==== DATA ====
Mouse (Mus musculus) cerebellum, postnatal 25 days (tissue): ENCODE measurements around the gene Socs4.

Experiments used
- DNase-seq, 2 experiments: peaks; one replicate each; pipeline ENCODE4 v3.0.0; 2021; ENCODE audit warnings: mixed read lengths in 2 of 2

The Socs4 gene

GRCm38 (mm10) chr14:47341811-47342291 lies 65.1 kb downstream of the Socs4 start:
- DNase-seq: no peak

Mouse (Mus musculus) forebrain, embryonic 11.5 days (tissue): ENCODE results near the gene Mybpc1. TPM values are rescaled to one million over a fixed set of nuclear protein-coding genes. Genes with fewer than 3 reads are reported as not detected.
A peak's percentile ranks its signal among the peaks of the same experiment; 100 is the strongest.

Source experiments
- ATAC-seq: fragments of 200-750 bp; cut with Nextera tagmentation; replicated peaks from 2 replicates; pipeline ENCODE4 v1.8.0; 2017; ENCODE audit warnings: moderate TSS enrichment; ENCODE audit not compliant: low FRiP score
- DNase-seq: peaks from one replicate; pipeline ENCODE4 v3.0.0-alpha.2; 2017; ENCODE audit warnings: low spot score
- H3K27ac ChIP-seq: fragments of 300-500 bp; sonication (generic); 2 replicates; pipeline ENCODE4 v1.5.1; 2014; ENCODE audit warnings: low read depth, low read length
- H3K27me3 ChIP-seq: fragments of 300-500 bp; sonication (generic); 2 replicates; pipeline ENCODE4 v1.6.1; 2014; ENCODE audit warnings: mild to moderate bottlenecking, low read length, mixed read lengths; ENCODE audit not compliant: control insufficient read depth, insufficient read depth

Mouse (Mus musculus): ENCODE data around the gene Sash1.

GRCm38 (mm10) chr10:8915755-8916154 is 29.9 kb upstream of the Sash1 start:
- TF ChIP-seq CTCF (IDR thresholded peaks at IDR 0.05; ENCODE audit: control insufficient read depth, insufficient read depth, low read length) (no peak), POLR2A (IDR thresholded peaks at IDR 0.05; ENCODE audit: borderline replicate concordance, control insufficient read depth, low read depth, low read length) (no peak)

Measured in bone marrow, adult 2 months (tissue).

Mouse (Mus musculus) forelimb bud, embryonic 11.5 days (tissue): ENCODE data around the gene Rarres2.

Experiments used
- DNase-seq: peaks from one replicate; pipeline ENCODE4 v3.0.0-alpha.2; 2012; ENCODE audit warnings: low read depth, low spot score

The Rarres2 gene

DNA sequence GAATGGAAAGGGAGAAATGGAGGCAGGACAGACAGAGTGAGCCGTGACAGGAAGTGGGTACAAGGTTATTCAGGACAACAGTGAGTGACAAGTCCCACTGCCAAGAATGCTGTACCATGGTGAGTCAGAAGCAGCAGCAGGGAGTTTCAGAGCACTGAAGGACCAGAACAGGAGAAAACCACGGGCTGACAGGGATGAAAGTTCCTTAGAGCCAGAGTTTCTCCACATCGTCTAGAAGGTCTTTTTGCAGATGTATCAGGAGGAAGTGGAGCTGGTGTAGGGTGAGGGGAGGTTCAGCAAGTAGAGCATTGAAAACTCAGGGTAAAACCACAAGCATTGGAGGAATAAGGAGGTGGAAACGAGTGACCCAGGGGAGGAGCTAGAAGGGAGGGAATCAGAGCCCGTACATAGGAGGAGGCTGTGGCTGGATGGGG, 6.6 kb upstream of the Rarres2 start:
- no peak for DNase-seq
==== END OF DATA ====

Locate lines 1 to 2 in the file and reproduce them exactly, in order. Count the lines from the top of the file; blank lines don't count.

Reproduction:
Mouse (Mus musculus) cerebellum, postnatal 25 days (tissue): ENCODE measurements around the gene Socs4.

Experiments used